Being proactive matters for skin cancer prevention

Each day, doctors diagnose about 9,500 people in the United States with skin cancer. The good news is that skin cancer is preventable and it’s treatable when caught early.

The first step in prevention is picking the best sunblock for you and your family. Protecting kids from the sun is critical — just one bad childhood sunburn can increase their risk of melanoma, a type of skin cancer, in adulthood. But remember, no matter what sunblock you choose, it only works if you can use it correctly and consistently.

Sometimes, even when you use sun protection, you can get sunburned or develop age spots (which look like freckles). Those are telltale signs you’ve gotten too much sun. That’s why it’s important to take steps to minimize sun exposure with shade and protective clothing. And make sure to get a regular skin cancer screening by a health care professional.

Sunblock is classified as mineral or chemical based on its ingredients and how it prevents skin damage from UV rays. The U.S. Food and Drug Administration (FDA) hasn’t labeled either type of sunscreen as unsafe, but each type has pros and cons that may help with your decision.

  • Mineral (or physical) sunscreen sits on the skin’s surface and physically blocks UV light before it penetrates the skin. This method offers instant protection but can be harder to rub in, needs to be applied more frequently and tends to leave a white film on the skin.
    The two main ingredients in mineral sunscreens — titanium dioxide and zinc oxide — are the only sunscreen ingredients recognized as safe and effective by the FDA . These ingredients are gentler than those in chemical sunblock, making mineral sunscreen ideal for sensitive skin.
  • Chemical sunscreens work differently than mineral sunblock to protect the skin. They allow UV light to penetrate skin. Then chemicals in the sunscreen convert the UV light into heat, which is released from the skin. Chemical sunscreen is easy to rub in and leaves less residue than mineral sunscreens. But you’ll need to apply it at least 20 minutes before sun exposure because it’s not immediately effective.

There are concerns about the ingredients in chemical sunscreens, especially oxybenzone. Research shows that some ingredients may cause environmental issues including damage to coral reefs and pose health risks such as hormone disruption and allergic skin reactions.

Since the skin absorbs the ingredients in chemical sunscreen, the FDA is waiting for more safety data before labeling them as safe and effective. But experts agree that the health risks of sun exposure far outweigh the potential risk of absorbing sunscreen chemicals.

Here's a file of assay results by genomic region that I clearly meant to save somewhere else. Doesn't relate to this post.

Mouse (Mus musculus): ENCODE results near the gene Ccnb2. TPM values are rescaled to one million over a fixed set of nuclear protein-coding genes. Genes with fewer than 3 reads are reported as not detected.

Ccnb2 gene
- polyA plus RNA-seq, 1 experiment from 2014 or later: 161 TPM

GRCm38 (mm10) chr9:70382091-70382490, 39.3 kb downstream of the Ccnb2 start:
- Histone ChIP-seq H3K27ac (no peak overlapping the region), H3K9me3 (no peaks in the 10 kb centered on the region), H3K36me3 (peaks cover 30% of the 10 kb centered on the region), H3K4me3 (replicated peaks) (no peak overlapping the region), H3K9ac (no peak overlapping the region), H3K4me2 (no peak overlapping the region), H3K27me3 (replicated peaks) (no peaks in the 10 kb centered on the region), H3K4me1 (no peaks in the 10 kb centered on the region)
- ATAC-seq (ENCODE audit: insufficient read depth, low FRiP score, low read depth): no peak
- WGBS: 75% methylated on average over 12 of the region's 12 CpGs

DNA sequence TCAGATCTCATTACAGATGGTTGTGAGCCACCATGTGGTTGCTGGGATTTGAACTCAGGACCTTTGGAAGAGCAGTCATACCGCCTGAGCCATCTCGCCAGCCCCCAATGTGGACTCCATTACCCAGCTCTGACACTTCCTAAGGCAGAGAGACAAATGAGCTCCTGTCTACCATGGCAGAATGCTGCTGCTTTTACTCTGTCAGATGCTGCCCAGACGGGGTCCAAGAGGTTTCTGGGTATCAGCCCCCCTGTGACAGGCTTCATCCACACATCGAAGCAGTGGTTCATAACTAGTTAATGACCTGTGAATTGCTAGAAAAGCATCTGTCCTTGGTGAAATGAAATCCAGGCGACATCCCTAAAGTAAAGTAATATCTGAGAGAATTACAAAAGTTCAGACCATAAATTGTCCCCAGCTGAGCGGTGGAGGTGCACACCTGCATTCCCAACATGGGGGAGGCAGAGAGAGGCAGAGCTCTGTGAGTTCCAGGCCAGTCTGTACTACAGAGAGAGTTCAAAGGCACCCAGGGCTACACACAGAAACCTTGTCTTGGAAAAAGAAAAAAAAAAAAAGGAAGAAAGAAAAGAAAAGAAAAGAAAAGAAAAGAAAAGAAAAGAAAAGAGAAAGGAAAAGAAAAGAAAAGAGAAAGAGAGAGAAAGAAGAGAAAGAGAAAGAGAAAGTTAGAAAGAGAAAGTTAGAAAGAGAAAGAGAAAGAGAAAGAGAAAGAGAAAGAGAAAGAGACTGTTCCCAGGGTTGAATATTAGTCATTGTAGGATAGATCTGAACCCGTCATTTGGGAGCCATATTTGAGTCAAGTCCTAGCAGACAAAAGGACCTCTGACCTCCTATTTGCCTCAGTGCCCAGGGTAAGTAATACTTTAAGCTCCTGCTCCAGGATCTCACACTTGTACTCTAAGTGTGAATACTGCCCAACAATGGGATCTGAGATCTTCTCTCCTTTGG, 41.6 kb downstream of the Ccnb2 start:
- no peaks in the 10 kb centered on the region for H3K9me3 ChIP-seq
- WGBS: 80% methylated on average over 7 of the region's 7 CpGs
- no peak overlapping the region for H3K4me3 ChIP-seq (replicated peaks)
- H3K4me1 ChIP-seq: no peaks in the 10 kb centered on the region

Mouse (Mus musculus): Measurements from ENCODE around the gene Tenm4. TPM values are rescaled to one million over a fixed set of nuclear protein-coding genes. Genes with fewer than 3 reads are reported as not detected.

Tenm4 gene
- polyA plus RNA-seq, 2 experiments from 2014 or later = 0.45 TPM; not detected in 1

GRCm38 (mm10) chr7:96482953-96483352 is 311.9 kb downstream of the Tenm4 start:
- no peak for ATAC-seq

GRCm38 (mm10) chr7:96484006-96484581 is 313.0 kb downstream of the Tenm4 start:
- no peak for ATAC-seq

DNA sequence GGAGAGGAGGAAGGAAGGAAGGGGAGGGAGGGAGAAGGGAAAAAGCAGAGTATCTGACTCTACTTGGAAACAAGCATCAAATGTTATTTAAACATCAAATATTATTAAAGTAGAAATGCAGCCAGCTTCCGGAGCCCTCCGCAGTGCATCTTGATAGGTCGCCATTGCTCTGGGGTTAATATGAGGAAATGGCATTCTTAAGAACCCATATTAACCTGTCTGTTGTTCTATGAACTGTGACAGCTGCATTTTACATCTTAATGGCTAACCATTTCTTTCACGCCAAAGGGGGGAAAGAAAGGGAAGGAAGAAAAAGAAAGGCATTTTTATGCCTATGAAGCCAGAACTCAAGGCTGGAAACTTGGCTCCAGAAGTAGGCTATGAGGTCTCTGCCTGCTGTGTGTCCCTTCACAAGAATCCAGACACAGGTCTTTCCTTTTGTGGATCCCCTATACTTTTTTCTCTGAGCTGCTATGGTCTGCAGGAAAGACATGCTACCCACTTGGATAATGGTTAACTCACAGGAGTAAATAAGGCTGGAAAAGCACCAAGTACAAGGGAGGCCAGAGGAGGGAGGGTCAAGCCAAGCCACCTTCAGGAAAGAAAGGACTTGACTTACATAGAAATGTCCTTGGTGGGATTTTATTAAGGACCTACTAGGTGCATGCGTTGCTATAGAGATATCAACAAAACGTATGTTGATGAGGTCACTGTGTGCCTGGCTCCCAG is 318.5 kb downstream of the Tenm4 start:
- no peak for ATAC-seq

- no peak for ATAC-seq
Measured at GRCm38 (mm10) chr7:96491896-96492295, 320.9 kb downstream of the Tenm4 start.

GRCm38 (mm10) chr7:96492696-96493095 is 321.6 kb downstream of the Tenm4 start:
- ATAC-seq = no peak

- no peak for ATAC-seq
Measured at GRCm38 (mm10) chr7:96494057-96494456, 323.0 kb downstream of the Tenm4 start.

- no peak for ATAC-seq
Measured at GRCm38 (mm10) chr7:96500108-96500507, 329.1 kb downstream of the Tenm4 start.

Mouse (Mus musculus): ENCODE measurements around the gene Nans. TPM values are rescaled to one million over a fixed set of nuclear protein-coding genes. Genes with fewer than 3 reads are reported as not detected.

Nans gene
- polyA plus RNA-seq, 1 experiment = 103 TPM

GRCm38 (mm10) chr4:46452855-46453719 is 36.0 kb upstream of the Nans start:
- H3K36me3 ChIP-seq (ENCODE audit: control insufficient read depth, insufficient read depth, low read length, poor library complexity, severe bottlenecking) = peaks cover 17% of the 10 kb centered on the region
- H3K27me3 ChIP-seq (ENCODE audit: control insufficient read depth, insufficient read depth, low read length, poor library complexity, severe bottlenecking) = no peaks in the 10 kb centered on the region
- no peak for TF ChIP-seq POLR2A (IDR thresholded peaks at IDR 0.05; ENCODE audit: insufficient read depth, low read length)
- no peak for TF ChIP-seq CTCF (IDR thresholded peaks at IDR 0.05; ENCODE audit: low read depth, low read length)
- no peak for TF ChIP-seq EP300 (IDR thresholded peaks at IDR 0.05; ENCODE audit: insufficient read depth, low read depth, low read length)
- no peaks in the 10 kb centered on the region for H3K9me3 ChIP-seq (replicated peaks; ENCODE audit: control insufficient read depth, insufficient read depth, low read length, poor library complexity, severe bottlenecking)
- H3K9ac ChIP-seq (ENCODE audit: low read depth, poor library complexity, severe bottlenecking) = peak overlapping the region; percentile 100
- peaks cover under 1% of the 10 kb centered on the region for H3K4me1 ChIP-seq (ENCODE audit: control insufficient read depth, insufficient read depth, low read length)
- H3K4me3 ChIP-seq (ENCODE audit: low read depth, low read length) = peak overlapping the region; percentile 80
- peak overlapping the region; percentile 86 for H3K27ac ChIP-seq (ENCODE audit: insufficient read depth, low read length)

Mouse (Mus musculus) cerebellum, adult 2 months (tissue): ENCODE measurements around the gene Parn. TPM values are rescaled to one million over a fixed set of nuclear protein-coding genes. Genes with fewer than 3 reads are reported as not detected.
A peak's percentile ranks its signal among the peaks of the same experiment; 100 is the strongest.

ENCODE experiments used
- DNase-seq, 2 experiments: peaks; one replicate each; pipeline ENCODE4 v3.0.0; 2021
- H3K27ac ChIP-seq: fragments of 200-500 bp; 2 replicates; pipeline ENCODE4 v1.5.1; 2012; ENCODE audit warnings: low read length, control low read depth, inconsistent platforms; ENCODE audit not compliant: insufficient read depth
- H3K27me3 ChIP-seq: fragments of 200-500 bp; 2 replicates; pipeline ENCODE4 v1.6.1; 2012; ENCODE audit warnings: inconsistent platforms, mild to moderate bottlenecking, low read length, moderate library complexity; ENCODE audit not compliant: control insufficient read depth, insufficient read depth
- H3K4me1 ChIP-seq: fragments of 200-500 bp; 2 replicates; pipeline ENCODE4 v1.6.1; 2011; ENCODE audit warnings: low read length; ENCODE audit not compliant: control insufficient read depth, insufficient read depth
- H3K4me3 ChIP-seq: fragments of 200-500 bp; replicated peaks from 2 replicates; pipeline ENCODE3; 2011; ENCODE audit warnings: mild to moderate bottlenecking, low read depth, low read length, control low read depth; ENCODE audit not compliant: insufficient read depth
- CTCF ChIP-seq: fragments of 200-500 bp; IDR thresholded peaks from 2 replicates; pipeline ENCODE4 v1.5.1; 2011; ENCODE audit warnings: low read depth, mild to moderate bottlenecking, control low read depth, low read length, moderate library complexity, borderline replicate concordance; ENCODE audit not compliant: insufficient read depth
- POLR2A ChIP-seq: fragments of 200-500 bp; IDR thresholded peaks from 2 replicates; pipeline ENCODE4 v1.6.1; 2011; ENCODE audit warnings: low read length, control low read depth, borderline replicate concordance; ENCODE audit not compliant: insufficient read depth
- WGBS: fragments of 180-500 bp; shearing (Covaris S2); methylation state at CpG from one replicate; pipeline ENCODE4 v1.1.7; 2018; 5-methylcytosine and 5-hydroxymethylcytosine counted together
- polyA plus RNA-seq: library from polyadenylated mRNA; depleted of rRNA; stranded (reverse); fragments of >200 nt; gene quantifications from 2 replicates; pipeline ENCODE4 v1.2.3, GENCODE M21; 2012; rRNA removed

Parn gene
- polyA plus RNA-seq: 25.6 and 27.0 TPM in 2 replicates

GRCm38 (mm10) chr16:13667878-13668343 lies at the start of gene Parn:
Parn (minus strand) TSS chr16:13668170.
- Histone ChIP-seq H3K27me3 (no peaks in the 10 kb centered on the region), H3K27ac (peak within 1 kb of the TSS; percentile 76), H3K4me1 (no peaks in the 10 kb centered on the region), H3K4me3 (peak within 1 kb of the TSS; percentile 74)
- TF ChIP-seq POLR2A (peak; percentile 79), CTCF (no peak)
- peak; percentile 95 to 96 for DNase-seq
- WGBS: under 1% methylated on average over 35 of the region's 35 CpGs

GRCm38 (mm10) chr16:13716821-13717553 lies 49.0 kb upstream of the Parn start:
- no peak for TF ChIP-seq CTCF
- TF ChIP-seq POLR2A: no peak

Every sunscreen provides an SPF number, which tells you how long the sunblock will protect your skin from the sun’s UV radiation. But sunscreens can vary in the amount and type of UV protection offered.

All sunscreens protect against UVB rays — the main cause of sunburn and skin cancers. But broad-spectrum SPF also helps you avoid UVA rays and adds another level of protection against skin cancer and premature aging.

The higher the SPF number, the longer the protection should last. In ideal conditions, if you wear sunscreen with SPF 30, it should take you 30 times longer to burn than if you weren’t wearing any sunscreen. But the difference between SPF 30 and SPF 50 is more than just timing. SPF 50 allows two percent of UVB rays to hit your skin, while SPF 30 lets three percent of rays through — exposing you to 50 percent more UV radiation.

Just remember that sunscreen is rarely used in ideal conditions. People sweat and swim and don’t always apply enough. The Skin Cancer Foundation recommends using water-resistant, broad-spectrum sunscreen with SPF 30 or higher, and reapplying every two hours or immediately after swimming or sweating. But don’t feel like you need to use the highest SPF available (SPF 100). SPF protection above 50 is only slightly better and tends to provide a false sense of security — people are less likely to reapply when needed.

The best method of sunscreen application is the one you’ll consistently use, but most people don’t apply enough. Sunscreen sprays, sticks and lotions can be effective when used properly and reapplied every couple of hours:

  • Lotion: The Skin Cancer Foundation recommends applying at least 1 ounce (2 tablespoons or the amount that fills a shot glass). If you’re using chemical sunscreen, be sure to apply it 30 minutes before you head outside.
  • Spray: It’s hard to see how much sunscreen you’re using with a spray, so spray your skin until it glistens. Even if the bottle says “no rub,” smoothing it into your skin will ensure even coverage. But avoid using aerosol sprays on or near your face — they can contain ingredients that, when inhaled deeply, may cause irritation and possibly irreversible damage to your lungs. Consider skipping spray altogether for young kids (who may move and squirm, accidentally breathing the spray in). If spray is all that’s available, spray it into your hands and rub it onto your face or child.
  • Stick: Stick sunscreen is a great option for small areas such as the ears and face. When using a stick, make four passes with the sunscreen over each area you’re protecting. Rub the sunscreen in afterward for even coverage.

No sunscreen offers 100 percent protection, so it’s important to seek shade and wear protective clothing whenever possible.

For more information about protecting your skin from the sun, reach out to your primary care physician.

(UCLA Health)


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